Subordination or Liberation? The Development and Conflicting Theories of Black Education in Nineteenth Century Alabama

By Robert G. Sherer | Go to book overview

12
TALLADEGA COLLEGE AND CONCLUSION

Enslaved blacks built the building that later housed Talladega College; freed blacks took the initiative in establishing the school that became Talladega College. On November 20, 1865, a convention of fifty-six black men met in Mobile to discuss the implications of their new freedom. The convention passed a resolution stating, "we regard the education of our children and youths as vital to the preservation of our liberties, and true religion as the foundation of all real virtue, and shall use our utmost endeavors to promote these blessings in our common country." 1

When Talladega's representatives at the convention, the ex-slaves, William Savery and Thomas Tarrant, returned home, they organized a society to plan and to begin a black school. Harry Knox headed the Society of Freedmen, which soon opened a school in a room of David White's house. The society chose Leonard Johnson to teach the school. Children flocked to the school in such numbers that Johnson had to use some of the better pupils to help teach the others. When the room in White's house became overcrowded, the society bought an old carpenter's shop, tore it down, and used the lumber to build a new schoolhouse near the Isbell Branch. When the society asked the aid of the Freedmen's Bureau in obtaining a more qualified teacher, the Bureau sent Mrs. Cynthia M. Hopson, from Hudson and Cleveland, Ohio. 2 Mrs. Hopson was a missionary of the Cleveland Freedman's Aid Commission, which operated the school from 1865 to 1867. The white people of Talladega shunned Mrs. Hopson, so she boarded with an elderly black couple. 3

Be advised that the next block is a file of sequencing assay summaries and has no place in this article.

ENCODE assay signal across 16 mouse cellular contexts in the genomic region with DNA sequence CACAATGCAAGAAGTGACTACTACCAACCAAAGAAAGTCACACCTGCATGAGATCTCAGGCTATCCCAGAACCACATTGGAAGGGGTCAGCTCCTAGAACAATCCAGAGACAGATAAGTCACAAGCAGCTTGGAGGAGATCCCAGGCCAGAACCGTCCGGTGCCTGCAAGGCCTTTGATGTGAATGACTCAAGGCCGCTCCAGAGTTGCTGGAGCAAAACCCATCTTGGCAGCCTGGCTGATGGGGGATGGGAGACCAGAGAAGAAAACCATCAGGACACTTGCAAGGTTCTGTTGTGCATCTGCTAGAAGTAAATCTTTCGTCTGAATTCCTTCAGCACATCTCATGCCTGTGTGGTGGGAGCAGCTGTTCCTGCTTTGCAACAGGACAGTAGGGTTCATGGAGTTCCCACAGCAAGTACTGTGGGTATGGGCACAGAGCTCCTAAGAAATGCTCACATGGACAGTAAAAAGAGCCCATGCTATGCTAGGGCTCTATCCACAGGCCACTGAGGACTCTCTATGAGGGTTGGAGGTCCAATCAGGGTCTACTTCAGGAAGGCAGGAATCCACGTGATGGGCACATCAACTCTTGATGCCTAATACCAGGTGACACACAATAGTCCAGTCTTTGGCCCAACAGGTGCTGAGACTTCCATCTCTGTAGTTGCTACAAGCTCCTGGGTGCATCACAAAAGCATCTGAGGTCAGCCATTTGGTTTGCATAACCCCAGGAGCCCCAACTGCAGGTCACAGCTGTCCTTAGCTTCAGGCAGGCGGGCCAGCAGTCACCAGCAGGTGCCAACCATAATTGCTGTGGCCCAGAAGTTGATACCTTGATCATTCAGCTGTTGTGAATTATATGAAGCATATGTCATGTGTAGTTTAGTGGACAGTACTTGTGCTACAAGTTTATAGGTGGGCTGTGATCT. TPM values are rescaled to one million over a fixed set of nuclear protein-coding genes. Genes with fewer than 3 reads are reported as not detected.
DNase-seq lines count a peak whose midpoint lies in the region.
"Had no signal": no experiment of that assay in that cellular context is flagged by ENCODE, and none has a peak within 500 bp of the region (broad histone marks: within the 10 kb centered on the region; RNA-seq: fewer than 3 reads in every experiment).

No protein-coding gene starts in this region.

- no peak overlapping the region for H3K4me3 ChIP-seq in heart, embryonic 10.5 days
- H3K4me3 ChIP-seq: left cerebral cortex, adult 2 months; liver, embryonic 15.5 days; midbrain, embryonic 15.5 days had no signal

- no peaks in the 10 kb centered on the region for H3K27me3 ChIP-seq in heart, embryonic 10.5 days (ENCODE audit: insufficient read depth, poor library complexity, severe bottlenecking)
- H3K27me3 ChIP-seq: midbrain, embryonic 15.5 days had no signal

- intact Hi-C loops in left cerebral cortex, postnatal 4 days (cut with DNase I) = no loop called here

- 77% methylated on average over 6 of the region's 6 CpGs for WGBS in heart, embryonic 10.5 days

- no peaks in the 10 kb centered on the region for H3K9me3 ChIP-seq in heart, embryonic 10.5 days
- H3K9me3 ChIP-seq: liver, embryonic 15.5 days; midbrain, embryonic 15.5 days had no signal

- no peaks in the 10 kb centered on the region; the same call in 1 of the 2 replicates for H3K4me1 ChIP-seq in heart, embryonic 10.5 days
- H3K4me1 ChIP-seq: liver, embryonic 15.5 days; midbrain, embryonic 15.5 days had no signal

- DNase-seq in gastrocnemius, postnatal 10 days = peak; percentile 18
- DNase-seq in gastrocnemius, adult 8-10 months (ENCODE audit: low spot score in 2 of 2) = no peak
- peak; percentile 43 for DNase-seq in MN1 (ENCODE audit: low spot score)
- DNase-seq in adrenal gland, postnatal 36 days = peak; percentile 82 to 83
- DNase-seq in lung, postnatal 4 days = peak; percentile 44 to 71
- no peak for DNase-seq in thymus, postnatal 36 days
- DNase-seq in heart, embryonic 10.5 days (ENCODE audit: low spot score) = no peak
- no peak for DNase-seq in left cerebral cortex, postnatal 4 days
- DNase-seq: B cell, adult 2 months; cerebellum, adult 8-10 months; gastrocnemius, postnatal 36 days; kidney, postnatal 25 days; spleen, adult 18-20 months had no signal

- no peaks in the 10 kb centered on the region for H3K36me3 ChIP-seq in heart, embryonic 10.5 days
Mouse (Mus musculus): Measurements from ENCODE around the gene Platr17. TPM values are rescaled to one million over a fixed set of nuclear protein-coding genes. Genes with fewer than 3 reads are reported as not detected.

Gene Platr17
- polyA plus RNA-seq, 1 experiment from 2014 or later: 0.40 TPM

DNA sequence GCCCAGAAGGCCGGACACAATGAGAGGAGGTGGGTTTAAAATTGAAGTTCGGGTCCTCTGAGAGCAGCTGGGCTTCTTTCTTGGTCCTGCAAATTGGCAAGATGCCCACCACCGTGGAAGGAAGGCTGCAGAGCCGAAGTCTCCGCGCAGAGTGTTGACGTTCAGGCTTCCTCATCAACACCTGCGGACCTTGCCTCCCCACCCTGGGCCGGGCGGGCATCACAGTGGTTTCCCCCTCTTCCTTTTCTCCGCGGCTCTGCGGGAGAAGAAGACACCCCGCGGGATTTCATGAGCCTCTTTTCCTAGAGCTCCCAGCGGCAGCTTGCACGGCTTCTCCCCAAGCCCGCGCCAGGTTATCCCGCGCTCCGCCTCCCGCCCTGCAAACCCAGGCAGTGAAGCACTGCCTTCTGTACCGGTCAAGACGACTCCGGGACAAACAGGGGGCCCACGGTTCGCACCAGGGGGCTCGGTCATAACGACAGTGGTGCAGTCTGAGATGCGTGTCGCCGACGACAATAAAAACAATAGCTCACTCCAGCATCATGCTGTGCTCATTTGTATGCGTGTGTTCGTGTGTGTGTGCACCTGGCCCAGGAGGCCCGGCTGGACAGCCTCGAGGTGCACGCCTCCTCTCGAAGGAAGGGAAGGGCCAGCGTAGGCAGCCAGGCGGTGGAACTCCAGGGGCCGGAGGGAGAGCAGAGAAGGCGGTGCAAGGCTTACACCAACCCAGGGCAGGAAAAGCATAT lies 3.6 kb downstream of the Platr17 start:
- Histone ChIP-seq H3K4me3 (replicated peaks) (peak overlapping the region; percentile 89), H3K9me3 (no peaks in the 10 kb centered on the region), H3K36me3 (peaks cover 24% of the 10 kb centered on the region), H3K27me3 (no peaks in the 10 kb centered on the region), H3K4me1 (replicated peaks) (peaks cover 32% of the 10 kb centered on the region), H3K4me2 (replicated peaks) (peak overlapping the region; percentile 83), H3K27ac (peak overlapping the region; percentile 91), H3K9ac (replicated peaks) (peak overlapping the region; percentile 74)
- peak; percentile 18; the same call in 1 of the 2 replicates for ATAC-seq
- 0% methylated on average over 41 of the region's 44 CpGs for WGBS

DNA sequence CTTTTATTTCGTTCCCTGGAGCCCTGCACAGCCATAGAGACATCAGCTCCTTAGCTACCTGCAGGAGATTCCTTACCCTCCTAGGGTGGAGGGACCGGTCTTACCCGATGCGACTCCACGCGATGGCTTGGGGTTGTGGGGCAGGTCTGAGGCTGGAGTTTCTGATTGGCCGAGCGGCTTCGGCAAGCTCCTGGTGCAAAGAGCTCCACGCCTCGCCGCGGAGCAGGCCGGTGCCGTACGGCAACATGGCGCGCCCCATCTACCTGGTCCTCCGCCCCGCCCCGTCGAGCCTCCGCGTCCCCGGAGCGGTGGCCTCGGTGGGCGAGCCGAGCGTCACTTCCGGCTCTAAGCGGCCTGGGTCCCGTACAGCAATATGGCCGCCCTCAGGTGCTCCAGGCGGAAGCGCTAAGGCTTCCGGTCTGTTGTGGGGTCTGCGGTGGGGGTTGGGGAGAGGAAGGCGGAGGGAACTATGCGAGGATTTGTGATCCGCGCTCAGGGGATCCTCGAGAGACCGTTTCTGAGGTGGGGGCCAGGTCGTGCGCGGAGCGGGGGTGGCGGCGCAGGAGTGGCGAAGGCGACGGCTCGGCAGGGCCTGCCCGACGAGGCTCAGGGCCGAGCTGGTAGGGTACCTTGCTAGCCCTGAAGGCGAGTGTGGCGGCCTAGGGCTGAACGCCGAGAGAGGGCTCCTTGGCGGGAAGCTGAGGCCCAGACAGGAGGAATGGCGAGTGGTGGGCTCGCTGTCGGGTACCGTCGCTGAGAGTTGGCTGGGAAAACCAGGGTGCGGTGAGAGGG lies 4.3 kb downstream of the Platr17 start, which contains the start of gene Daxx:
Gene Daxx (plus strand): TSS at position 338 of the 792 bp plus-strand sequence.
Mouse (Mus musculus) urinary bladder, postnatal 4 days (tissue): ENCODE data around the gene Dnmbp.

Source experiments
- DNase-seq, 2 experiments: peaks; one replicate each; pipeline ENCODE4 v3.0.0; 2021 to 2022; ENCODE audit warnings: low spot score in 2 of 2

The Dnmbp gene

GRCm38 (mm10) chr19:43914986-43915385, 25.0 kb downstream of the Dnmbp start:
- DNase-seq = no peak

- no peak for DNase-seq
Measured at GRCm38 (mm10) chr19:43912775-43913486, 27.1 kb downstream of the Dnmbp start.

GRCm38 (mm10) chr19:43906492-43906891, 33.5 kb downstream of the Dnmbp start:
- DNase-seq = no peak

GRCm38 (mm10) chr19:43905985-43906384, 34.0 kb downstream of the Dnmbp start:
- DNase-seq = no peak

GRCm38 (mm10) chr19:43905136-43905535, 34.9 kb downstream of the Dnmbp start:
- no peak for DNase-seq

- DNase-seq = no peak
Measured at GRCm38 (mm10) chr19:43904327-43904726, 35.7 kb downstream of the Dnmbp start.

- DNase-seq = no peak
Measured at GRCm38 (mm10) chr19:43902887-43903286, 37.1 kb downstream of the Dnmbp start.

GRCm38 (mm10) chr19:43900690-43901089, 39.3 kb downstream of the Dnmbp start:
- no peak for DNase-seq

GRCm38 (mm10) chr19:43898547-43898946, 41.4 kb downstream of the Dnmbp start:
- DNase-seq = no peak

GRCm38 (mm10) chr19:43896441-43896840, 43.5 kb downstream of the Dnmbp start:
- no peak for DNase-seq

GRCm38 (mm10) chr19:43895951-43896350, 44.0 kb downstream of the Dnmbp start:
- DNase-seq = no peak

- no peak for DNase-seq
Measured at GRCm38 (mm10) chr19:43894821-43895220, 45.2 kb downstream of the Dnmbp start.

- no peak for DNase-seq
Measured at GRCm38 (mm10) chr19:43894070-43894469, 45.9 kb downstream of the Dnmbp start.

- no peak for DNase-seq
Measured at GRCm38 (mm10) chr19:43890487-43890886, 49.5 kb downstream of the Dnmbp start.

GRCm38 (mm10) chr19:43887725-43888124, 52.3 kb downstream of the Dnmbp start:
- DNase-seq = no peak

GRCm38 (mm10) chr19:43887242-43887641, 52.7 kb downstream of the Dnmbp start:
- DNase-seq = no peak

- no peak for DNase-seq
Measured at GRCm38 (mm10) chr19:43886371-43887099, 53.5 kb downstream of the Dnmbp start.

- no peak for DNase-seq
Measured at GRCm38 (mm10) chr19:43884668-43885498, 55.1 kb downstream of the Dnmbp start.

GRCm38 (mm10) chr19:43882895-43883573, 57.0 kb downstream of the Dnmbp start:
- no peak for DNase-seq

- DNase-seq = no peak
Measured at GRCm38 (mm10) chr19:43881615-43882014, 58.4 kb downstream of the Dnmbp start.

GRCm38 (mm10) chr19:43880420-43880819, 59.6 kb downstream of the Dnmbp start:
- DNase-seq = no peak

By 1867, the enrollment had grown so rapidly that Mrs. Hopson had to get another teacher to help her. William C. Luke soon joined the faculty and the school developed rapidly until the "terrible tragedy of his death." Although

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